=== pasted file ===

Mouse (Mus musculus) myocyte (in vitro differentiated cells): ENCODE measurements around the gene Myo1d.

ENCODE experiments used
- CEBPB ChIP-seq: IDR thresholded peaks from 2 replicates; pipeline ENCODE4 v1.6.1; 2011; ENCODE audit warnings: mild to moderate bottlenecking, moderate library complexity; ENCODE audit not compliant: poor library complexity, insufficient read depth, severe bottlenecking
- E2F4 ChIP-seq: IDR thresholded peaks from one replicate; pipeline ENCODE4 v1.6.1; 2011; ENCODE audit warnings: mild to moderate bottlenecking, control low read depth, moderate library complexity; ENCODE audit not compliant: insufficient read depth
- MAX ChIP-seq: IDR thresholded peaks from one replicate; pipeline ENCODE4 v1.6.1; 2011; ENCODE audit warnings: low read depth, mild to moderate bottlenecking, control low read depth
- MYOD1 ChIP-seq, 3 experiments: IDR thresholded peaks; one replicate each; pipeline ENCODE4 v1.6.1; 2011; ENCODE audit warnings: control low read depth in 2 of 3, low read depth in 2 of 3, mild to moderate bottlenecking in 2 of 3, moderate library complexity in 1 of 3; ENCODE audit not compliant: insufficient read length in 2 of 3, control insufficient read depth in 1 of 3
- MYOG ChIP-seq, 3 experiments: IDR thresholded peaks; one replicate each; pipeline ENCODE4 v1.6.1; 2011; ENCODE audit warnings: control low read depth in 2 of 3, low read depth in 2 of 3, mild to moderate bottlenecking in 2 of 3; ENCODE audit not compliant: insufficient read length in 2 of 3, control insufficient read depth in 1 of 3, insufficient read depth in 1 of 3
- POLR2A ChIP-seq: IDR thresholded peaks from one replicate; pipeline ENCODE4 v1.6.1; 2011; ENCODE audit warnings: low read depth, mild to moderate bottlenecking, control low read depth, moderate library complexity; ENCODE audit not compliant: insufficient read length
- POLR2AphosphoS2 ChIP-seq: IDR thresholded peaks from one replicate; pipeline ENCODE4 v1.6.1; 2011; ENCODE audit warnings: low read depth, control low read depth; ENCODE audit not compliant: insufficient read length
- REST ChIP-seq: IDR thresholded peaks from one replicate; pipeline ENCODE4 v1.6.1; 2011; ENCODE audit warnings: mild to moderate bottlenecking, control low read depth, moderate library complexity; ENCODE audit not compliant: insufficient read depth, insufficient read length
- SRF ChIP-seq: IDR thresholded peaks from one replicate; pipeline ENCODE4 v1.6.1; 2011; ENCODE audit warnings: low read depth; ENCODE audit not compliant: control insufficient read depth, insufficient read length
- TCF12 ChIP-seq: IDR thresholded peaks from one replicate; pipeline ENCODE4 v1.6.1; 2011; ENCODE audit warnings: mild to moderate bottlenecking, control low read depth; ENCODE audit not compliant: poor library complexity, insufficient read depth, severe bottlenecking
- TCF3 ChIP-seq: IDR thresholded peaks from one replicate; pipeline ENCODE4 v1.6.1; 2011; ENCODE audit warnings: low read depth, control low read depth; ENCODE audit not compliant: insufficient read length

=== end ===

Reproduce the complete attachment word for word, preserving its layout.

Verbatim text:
Mouse (Mus musculus) myocyte (in vitro differentiated cells): ENCODE measurements around the gene Myo1d.

ENCODE experiments used
- CEBPB ChIP-seq: IDR thresholded peaks from 2 replicates; pipeline ENCODE4 v1.6.1; 2011; ENCODE audit warnings: mild to moderate bottlenecking, moderate library complexity; ENCODE audit not compliant: poor library complexity, insufficient read depth, severe bottlenecking
- E2F4 ChIP-seq: IDR thresholded peaks from one replicate; pipeline ENCODE4 v1.6.1; 2011; ENCODE audit warnings: mild to moderate bottlenecking, control low read depth, moderate library complexity; ENCODE audit not compliant: insufficient read depth
- MAX ChIP-seq: IDR thresholded peaks from one replicate; pipeline ENCODE4 v1.6.1; 2011; ENCODE audit warnings: low read depth, mild to moderate bottlenecking, control low read depth
- MYOD1 ChIP-seq, 3 experiments: IDR thresholded peaks; one replicate each; pipeline ENCODE4 v1.6.1; 2011; ENCODE audit warnings: control low read depth in 2 of 3, low read depth in 2 of 3, mild to moderate bottlenecking in 2 of 3, moderate library complexity in 1 of 3; ENCODE audit not compliant: insufficient read length in 2 of 3, control insufficient read depth in 1 of 3
- MYOG ChIP-seq, 3 experiments: IDR thresholded peaks; one replicate each; pipeline ENCODE4 v1.6.1; 2011; ENCODE audit warnings: control low read depth in 2 of 3, low read depth in 2 of 3, mild to moderate bottlenecking in 2 of 3; ENCODE audit not compliant: insufficient read length in 2 of 3, control insufficient read depth in 1 of 3, insufficient read depth in 1 of 3
- POLR2A ChIP-seq: IDR thresholded peaks from one replicate; pipeline ENCODE4 v1.6.1; 2011; ENCODE audit warnings: low read depth, mild to moderate bottlenecking, control low read depth, moderate library complexity; ENCODE audit not compliant: insufficient read length
- POLR2AphosphoS2 ChIP-seq: IDR thresholded peaks from one replicate; pipeline ENCODE4 v1.6.1; 2011; ENCODE audit warnings: low read depth, control low read depth; ENCODE audit not compliant: insufficient read length
- REST ChIP-seq: IDR thresholded peaks from one replicate; pipeline ENCODE4 v1.6.1; 2011; ENCODE audit warnings: mild to moderate bottlenecking, control low read depth, moderate library complexity; ENCODE audit not compliant: insufficient read depth, insufficient read length
- SRF ChIP-seq: IDR thresholded peaks from one replicate; pipeline ENCODE4 v1.6.1; 2011; ENCODE audit warnings: low read depth; ENCODE audit not compliant: control insufficient read depth, insufficient read length
- TCF12 ChIP-seq: IDR thresholded peaks from one replicate; pipeline ENCODE4 v1.6.1; 2011; ENCODE audit warnings: mild to moderate bottlenecking, control low read depth; ENCODE audit not compliant: poor library complexity, insufficient read depth, severe bottlenecking
- TCF3 ChIP-seq: IDR thresholded peaks from one replicate; pipeline ENCODE4 v1.6.1; 2011; ENCODE audit warnings: low read depth, control low read depth; ENCODE audit not compliant: insufficient read length